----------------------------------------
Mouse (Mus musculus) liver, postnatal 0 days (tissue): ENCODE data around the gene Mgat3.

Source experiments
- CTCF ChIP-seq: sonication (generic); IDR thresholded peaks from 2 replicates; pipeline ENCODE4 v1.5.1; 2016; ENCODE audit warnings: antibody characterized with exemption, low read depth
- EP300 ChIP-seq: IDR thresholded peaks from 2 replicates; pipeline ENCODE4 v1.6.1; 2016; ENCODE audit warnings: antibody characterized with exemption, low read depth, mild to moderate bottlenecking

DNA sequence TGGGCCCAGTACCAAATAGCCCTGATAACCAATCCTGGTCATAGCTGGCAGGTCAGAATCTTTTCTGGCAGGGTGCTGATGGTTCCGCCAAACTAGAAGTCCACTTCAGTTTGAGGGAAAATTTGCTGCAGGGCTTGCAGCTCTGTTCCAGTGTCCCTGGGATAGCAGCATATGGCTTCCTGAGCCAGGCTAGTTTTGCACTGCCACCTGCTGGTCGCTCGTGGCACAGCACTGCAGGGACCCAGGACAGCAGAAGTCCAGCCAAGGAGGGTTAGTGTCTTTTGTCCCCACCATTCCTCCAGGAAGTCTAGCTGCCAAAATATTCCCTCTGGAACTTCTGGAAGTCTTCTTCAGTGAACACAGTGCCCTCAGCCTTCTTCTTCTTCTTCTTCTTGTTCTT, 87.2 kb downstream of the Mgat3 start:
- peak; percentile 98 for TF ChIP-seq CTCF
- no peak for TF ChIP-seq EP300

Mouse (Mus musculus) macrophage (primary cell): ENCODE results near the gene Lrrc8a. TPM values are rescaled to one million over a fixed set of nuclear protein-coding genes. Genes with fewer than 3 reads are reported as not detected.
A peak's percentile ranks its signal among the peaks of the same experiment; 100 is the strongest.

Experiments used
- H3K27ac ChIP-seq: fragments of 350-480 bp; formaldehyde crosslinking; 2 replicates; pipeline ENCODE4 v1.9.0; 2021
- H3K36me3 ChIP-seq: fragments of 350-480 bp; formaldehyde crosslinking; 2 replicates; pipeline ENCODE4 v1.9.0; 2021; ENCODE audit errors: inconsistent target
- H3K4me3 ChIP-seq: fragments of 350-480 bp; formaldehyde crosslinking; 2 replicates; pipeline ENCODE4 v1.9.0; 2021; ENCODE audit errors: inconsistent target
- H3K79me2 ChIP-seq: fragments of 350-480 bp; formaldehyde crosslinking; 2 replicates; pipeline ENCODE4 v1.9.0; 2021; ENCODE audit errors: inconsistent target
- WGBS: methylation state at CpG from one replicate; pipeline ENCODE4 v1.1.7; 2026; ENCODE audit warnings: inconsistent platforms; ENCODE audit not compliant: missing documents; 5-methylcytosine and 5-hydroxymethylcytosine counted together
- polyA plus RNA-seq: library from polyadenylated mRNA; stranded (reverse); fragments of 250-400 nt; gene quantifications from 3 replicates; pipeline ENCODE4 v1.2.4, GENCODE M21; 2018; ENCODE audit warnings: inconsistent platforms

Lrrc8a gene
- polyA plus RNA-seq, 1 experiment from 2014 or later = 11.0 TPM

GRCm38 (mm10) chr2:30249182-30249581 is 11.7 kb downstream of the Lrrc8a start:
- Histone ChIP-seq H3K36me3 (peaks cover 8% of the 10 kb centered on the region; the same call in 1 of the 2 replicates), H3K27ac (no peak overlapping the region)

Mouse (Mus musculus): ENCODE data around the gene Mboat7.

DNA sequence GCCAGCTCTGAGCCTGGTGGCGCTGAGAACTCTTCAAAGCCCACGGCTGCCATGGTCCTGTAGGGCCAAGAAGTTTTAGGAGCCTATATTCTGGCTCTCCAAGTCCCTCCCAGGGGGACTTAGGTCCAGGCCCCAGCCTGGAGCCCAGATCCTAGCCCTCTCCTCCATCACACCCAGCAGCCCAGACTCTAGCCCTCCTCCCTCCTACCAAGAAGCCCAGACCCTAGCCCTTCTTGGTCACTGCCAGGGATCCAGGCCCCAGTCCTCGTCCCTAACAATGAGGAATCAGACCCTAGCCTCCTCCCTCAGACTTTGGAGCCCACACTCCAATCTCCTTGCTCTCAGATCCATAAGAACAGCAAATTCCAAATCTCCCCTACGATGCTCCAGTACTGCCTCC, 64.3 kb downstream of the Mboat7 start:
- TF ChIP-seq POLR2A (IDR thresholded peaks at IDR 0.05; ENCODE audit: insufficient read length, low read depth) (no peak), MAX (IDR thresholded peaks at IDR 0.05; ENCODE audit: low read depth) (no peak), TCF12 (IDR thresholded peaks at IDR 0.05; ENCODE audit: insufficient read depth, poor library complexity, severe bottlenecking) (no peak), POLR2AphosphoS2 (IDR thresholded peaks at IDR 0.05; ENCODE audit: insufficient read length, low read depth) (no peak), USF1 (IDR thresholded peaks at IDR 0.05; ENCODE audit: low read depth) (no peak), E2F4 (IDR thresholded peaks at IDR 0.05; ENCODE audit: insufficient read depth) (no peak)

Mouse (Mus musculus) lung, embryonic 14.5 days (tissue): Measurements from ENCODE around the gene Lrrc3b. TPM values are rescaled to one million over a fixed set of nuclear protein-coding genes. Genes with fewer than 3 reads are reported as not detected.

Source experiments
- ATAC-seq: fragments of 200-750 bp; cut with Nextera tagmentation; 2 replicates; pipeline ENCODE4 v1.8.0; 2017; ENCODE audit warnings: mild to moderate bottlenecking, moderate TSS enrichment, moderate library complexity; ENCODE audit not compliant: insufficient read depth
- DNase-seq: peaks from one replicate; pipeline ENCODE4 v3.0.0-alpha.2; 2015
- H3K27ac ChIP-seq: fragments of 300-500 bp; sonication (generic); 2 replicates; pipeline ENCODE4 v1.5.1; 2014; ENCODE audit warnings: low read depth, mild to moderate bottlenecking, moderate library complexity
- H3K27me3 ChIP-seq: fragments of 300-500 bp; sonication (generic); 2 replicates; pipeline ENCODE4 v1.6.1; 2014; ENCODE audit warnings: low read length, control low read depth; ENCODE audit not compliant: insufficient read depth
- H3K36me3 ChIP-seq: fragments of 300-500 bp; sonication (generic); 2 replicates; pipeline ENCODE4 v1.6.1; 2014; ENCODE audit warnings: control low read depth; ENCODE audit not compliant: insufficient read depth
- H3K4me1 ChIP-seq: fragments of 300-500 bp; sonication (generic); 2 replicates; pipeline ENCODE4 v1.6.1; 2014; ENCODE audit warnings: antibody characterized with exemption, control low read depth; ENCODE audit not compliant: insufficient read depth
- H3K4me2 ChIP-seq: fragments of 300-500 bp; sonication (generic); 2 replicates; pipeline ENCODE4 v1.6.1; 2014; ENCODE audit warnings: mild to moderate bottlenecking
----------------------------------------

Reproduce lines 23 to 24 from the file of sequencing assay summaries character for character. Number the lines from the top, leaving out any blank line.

- TF ChIP-seq POLR2A (IDR thresholded peaks at IDR 0.05; ENCODE audit: insufficient read length, low read depth) (no peak), MAX (IDR thresholded peaks at IDR 0.05; ENCODE audit: low read depth) (no peak), TCF12 (IDR thresholded peaks at IDR 0.05; ENCODE audit: insufficient read depth, poor library complexity, severe bottlenecking) (no peak), POLR2AphosphoS2 (IDR thresholded peaks at IDR 0.05; ENCODE audit: insufficient read length, low read depth) (no peak), USF1 (IDR thresholded peaks at IDR 0.05; ENCODE audit: low read depth) (no peak), E2F4 (IDR thresholded peaks at IDR 0.05; ENCODE audit: insufficient read depth) (no peak)

Mouse (Mus musculus) lung, embryonic 14.5 days (tissue): Measurements from ENCODE around the gene Lrrc3b. TPM values are rescaled to one million over a fixed set of nuclear protein-coding genes. Genes with fewer than 3 reads are reported as not detected.